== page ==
Twenty years after our conversation, my Tanzanian colleague would probably be taken aback by how things turned out in Zimbabwe. He might be surprised by images of bulldozers demolishing homes in Harare and wonder what happened to the formal system which was defined by impeccable order and observance of rules. The problem, in part, is that Zimbabwe did not learn anything from its African peers that had travelled the path before it. If it did, it had only learnt to make the same errors.
This week, there has been a flurry of accusations and counter-accusations as bulldozers have once again been unleashed to demolish homes in parts of Harare. That these demolitions are taking place during the wet season when Harare is receiving heavy rains has only made the picture worse. As with most things Zimbabwean, the debate is couched in political terms, and the discourse is framed in the binary of either ZANU PF or the MDC Alliance, the two largest political parties. ZANU PF says it is the MDC Alliance’s problem, while the MDC Alliance counter-argues that it is ZANU PF’s doing.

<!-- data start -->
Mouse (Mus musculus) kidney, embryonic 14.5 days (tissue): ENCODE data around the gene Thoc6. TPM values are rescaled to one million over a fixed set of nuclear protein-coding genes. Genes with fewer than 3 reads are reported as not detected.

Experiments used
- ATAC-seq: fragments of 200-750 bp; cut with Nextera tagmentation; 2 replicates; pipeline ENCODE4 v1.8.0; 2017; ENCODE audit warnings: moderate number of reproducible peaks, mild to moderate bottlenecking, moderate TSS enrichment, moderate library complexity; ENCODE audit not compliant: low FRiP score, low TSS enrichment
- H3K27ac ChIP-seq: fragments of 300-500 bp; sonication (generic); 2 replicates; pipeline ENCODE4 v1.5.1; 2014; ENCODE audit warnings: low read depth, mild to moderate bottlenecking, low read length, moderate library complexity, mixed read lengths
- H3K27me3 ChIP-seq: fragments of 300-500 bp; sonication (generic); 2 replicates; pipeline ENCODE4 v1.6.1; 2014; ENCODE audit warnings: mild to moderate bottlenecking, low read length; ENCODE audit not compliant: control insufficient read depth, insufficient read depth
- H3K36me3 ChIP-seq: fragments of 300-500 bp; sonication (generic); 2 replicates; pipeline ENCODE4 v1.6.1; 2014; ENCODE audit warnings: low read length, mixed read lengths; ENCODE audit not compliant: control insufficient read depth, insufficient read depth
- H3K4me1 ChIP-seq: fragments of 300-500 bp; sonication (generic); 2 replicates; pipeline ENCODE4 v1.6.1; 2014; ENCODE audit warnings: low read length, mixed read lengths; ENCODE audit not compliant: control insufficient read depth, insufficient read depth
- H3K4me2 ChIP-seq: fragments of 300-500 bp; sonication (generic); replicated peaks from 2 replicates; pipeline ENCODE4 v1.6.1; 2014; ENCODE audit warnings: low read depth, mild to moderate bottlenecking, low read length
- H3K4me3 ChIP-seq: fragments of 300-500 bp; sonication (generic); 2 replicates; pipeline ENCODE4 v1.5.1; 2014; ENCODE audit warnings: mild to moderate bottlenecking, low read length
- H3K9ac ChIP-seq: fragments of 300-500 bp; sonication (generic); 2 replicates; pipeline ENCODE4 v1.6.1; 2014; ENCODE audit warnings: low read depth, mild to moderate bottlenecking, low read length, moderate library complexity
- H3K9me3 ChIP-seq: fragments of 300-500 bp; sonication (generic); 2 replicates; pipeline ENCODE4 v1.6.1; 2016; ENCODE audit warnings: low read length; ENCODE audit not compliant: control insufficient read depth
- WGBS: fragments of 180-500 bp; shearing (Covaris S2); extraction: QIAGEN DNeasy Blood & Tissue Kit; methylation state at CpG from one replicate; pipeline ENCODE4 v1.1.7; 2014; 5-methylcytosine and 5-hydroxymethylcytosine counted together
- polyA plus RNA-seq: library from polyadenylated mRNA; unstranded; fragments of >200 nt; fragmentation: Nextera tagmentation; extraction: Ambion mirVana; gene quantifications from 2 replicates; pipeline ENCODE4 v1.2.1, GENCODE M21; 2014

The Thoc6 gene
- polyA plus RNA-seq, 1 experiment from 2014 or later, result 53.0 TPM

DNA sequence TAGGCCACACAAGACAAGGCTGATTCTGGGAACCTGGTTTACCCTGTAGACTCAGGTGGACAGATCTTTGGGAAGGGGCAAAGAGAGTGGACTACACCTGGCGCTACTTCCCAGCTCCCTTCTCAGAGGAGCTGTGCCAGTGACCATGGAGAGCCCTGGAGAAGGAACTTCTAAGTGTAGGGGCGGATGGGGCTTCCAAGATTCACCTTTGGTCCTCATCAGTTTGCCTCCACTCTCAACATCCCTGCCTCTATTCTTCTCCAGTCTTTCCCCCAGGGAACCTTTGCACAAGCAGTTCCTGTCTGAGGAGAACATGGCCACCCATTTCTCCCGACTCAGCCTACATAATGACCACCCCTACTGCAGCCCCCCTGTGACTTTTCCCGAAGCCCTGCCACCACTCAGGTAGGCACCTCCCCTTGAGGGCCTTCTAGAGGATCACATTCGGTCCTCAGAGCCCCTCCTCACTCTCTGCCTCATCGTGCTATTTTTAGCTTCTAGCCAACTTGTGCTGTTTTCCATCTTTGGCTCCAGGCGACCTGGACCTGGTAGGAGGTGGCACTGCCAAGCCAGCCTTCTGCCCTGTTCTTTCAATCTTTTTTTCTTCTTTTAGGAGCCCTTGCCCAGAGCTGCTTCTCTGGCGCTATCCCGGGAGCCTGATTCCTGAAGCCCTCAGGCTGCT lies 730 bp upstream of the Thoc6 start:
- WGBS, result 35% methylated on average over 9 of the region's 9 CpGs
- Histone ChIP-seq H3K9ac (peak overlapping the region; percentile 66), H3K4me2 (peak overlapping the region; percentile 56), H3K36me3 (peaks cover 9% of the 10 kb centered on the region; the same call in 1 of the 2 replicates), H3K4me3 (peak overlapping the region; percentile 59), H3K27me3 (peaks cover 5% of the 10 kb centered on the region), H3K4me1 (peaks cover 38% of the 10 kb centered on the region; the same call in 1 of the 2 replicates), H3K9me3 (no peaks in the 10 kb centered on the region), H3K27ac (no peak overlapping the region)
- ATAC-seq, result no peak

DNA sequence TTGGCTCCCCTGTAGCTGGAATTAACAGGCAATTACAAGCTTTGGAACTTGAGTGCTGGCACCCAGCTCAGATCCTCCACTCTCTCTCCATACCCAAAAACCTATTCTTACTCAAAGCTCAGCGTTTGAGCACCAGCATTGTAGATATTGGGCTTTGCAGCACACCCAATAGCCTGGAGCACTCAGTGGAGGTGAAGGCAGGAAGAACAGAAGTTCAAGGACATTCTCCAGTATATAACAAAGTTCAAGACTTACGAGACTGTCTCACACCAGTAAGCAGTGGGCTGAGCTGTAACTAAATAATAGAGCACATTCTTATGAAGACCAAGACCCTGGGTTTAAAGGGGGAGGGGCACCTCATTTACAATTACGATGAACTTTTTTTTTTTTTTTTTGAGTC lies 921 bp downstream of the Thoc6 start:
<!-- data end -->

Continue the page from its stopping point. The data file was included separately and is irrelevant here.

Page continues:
This discourse is informed by the structure of urban governance in Zimbabwe, which is a battleground between the two political adversaries. While ZANU PF controls the central government, the MDC Alliance has electoral control of urban areas. ZANU PF has the parliamentary majority, while with at least 28 out of 32 urban local authorities at the last election, the MDC Alliance has the urban majority. However, as demonstrated in a recent BSR, this picture presented by electoral outcomes is highly misleading because the legal architecture is designed in such a way that local government is controlled by the central government. This means ZANU PF has control of urban councils as well, a point which will become more apparent in this article.
One of the most significant government ministries is the Ministry of Local Government and Public Works. Under the Urban Councils Act, urban councils are essentially under the thumb of the Minister. For example, the Minister can override a resolution of the council. Additionally, the Mayor is ceremonial – he is a figurehead with a title and large robes but no executive power. The Mayor and his fellow councillors cannot even appoint the senior executives of their councils. Instead, these senior executives are appointed by the Local Government Board, which in turn is appointed by the Minister.